By a Newsnet reporter
A statement from the European Commission on the EU membership status of a newly independent Scotland could follow conclusions of the referendum talks currently taking place between Edinburgh and London.
In a surprise admission, EU spokesman Mark Stephen Gray has confirmed that the Commission has declined to comment at this stage because of the negotiations that are currently taking place between the Scottish and Westminster Governments on the details of the referendum.
Responding to questions posed by Newsnet Scotland, Mr Gray, a press spokesman for Commission President, José Manuel Barroso said:
“In the Scottish case, the discussions are taking place on the modalities of a referendum; Timing, wording etc not yet known. That is why the Commission is not commenting at this stage.”
Although when pressed, Mr Gray refused to confirm it, the admission that the talks are preventing such clarification will be taken as a signal that the Commission will make clear its stance on EU membership before the 2014 referendum.
Newsnet Scotland had contacted the Commission seeking clarification on the membership status of an independent Scotland should Scots vote Yes in the 2014 referendum. Our questions were prompted by several claims from leading Unionist figures that a Yes vote would mean Scotland having to re-apply for membership.
Our communications coincided with comments attributed to Commission Vice President Viviane Reding.
In an interview given to a Spanish newspaper, Diario de Sevilla, Ms Reding was asked about Catalonia and whether the Vienna Convention meant that only the parent state, in this case Spain, would remain a member.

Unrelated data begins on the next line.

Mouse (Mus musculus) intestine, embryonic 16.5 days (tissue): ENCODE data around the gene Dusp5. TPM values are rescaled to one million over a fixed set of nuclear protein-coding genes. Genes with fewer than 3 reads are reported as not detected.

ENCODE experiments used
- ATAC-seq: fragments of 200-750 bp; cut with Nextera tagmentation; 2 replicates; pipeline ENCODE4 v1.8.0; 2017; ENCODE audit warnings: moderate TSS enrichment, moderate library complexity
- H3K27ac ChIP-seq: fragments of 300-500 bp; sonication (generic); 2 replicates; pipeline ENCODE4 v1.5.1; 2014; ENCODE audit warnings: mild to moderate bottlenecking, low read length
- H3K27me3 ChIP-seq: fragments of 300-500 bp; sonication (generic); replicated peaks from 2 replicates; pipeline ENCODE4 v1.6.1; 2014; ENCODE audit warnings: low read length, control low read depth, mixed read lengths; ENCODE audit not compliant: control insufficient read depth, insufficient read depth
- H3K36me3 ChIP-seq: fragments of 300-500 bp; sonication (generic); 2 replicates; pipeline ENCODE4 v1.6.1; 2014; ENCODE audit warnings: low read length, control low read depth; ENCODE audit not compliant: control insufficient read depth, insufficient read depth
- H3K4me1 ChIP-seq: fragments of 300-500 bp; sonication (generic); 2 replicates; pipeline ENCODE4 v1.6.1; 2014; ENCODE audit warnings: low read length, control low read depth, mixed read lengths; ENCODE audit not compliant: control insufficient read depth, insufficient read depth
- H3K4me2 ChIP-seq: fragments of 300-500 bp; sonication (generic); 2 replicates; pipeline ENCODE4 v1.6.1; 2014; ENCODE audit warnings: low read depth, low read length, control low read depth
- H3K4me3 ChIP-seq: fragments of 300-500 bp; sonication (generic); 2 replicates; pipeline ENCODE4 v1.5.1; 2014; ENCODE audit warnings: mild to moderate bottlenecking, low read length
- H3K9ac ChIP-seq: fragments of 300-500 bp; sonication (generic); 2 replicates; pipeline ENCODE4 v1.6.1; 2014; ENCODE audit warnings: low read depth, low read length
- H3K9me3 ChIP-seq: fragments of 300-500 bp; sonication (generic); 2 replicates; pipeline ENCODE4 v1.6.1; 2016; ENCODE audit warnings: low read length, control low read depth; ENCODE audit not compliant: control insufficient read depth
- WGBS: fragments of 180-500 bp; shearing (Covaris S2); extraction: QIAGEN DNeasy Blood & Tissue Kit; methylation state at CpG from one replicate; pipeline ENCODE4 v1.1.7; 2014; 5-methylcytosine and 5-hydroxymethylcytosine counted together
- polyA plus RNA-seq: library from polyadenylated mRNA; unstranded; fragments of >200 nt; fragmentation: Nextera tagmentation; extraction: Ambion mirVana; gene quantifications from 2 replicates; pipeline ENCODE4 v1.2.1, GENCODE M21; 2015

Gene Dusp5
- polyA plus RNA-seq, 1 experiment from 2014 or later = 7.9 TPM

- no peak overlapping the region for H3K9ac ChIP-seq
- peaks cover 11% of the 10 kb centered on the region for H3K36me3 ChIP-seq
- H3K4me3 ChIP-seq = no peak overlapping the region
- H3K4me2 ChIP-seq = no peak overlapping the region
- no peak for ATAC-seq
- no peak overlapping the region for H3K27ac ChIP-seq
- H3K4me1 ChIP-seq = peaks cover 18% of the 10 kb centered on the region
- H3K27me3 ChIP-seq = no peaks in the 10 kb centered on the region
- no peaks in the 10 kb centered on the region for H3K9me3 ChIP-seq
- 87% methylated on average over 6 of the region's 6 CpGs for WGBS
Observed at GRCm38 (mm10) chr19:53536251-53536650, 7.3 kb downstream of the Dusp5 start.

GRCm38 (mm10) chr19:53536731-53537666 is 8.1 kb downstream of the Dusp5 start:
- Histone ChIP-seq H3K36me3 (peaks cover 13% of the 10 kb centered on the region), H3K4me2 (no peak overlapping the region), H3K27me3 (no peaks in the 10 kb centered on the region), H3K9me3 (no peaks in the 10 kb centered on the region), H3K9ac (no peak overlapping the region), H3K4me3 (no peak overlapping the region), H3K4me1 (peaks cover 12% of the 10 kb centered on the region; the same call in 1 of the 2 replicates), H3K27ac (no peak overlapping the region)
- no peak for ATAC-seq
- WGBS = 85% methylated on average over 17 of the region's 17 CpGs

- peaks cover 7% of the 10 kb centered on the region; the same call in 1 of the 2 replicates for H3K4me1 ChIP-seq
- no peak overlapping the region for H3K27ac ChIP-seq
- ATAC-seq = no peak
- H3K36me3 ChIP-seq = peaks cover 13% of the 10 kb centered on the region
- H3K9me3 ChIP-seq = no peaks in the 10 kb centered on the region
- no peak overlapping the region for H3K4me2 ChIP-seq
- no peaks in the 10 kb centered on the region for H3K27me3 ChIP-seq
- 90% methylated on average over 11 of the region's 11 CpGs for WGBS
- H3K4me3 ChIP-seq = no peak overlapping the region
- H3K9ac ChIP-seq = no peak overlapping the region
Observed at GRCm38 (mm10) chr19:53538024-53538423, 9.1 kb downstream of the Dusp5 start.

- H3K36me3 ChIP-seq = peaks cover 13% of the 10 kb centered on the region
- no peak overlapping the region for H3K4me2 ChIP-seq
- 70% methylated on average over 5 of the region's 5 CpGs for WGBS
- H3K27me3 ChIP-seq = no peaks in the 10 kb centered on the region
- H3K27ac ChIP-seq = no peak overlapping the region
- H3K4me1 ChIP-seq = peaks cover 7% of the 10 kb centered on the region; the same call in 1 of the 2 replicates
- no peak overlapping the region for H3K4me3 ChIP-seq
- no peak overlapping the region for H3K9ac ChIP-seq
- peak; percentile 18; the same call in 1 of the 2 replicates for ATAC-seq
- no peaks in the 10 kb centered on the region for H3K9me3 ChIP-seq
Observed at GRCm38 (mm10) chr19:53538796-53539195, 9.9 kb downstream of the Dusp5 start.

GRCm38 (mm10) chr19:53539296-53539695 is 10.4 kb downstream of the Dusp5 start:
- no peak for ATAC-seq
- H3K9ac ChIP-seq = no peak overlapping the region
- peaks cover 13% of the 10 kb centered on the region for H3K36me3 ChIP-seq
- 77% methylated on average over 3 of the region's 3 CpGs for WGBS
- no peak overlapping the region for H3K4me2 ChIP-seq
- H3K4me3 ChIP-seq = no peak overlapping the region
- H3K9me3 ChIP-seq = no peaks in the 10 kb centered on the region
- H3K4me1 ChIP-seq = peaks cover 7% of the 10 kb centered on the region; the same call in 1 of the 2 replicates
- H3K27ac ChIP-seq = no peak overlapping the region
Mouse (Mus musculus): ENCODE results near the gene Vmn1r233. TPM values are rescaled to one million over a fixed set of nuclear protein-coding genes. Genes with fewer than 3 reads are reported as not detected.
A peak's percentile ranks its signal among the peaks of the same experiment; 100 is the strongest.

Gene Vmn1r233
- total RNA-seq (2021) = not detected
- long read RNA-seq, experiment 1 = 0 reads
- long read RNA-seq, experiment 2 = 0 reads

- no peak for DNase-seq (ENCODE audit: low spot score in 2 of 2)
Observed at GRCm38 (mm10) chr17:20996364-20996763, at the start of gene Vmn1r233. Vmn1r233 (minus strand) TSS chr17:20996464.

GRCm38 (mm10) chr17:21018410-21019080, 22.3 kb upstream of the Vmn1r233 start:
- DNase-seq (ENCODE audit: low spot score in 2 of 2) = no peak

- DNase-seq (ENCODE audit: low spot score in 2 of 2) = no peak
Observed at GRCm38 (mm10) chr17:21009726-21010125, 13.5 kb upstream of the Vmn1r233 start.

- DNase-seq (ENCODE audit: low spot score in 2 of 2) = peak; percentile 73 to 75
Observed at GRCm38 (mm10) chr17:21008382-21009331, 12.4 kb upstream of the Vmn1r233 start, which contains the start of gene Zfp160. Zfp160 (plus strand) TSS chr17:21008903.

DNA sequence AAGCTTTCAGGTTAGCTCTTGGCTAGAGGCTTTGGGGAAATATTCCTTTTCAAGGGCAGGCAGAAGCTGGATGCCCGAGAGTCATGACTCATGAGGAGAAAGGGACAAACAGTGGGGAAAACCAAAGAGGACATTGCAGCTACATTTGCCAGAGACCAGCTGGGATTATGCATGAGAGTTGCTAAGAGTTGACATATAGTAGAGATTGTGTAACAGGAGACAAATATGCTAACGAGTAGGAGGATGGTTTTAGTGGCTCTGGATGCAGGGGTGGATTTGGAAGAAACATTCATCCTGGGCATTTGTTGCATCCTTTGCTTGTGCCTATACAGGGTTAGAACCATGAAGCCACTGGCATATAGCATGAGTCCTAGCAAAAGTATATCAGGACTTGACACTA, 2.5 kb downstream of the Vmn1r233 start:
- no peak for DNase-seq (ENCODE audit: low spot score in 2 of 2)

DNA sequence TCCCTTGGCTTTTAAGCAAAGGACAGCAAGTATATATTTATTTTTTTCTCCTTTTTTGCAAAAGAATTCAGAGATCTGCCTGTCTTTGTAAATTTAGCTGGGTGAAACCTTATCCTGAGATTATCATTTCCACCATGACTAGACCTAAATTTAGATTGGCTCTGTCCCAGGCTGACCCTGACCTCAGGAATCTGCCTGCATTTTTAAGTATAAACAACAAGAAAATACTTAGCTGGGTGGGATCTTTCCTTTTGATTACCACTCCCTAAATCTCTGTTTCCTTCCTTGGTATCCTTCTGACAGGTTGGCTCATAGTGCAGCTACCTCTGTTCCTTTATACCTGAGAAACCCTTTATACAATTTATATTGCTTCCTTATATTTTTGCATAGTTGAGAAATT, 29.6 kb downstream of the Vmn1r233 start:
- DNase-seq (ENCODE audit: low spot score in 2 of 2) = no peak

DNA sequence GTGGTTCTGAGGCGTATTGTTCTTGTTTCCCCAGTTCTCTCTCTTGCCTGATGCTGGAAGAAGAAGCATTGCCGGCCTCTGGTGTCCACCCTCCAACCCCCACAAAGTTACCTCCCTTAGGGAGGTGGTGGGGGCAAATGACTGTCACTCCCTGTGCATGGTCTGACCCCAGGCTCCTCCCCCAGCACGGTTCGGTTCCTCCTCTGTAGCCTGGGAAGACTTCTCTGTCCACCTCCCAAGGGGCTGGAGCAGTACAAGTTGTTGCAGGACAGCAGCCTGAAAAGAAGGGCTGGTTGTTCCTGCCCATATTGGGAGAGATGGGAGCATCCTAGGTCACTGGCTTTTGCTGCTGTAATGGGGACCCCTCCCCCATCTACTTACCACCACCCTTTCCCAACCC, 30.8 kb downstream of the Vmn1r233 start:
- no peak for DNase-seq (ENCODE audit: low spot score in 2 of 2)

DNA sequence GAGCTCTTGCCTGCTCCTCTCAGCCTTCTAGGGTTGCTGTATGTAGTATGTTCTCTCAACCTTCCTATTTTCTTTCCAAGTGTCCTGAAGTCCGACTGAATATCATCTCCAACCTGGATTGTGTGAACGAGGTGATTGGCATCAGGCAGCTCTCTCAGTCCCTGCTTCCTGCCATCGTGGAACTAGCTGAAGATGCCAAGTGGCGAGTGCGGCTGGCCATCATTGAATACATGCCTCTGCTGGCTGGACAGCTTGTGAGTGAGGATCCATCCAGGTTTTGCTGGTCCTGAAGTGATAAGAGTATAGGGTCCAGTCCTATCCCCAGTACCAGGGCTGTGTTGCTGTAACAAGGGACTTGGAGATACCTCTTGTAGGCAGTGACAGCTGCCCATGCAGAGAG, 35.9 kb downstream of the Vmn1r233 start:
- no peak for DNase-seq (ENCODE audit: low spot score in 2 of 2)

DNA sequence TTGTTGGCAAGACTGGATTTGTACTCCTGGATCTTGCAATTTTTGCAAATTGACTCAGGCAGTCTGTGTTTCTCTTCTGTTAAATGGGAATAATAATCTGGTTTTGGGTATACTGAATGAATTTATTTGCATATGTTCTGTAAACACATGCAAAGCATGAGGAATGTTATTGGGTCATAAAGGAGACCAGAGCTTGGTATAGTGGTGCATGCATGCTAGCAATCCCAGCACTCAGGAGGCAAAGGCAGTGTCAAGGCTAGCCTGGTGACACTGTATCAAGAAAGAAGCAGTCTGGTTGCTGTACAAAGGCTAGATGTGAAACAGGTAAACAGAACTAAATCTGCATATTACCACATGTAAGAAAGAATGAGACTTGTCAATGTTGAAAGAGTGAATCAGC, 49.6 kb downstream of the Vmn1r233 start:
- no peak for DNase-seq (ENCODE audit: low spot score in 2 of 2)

Responding, Mr Reding said the matter was one to be resolved between the Spanish and Catalan governments and added that there was no law saying that Catalonia has to leave the EU if it becomes independent.
Asked if an independent Catalonia would be expelled from the EU, she said: “Oh come on man, international law doesn’t say anything like that.”
Commenting last week on Ms Reding’s remarks and the implications for Scotland, Mr Gray said: “In Catalonia any change would need to involve an amendment of the Spanish Constitution, while in Scotland, a referendum has been announced.”
Mr Gray also said: “As you are fully aware the terms and result of any future referendum in Scotland are unknown, as is the nature of the possible future relationships between the parties concerned and between those parties and European Union partners. Until such issues are clear, the Commission does not intend to take a position.”
The situation regarding continued EU membership of an independent Scotland is an area of considerable debate, with experts unable to agree on what exactly the situation will be.
Some experts believe that Scotland’s status will remain unchanged with membership continuing and treaty obligations and benefits being inherited as they are now. Others though insist that Scotland may have to re-apply, although there is a growing consensus that even this would see Scotland fast tracked back into the EU fold.
Unionist commentators have claimed that Scotland would be forced to join the Euro if new membership status was required. However opponents of this scenario point to countries such as Bulgaria who joined in 2007, and who have yet to adopt the single currency.
The Bulgarian Finance Minister recently insisted that they will not be joining the Euro due to the problems currently being experienced within the Eurozone.
The SNP has repeatedly insisted that an independent Scotland would remain within the EU. Commenting last week, SNP MSP Roderick Campbell – who sits on the European and External Relations Committee – said:
“Scotland is part of the territory of the European Union and the people of Scotland are citizens of the EU – there is no procedure for either of these circumstances to change upon independence, and the rest of the UK will be exactly the same position.
“We will both be successor states, with exactly the same status within the EU, and we will both continue to use the pound.”